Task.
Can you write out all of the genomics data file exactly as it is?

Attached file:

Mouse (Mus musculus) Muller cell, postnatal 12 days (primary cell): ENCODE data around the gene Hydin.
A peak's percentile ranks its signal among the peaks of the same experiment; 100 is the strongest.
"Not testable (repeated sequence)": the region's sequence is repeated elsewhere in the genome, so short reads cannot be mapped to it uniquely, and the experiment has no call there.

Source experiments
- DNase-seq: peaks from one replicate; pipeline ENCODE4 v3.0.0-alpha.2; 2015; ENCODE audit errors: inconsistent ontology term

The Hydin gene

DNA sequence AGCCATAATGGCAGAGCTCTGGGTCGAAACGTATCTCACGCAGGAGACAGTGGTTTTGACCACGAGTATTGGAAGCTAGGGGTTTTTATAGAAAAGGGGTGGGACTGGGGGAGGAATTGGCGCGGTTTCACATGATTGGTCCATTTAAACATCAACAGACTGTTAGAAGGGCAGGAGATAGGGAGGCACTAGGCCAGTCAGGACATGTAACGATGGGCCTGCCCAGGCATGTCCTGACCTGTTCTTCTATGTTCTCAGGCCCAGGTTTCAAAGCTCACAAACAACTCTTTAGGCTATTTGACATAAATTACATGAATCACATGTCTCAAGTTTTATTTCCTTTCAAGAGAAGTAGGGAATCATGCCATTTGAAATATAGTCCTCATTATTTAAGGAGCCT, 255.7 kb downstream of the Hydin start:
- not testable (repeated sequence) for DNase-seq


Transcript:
Mouse (Mus musculus) Muller cell, postnatal 12 days (primary cell): ENCODE data around the gene Hydin.
A peak's percentile ranks its signal among the peaks of the same experiment; 100 is the strongest.
"Not testable (repeated sequence)": the region's sequence is repeated elsewhere in the genome, so short reads cannot be mapped to it uniquely, and the experiment has no call there.

Source experiments
- DNase-seq: peaks from one replicate; pipeline ENCODE4 v3.0.0-alpha.2; 2015; ENCODE audit errors: inconsistent ontology term

The Hydin gene

DNA sequence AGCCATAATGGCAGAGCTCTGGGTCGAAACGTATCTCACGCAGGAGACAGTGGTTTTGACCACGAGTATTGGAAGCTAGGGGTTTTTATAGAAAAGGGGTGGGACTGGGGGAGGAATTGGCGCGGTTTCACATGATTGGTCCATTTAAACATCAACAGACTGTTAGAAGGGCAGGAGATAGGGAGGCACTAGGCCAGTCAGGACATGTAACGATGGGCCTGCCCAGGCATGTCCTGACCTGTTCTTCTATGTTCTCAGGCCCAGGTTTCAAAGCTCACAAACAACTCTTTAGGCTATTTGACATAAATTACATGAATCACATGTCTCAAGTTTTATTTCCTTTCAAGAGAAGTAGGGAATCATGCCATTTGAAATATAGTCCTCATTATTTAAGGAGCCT, 255.7 kb downstream of the Hydin start:
- not testable (repeated sequence) for DNase-seq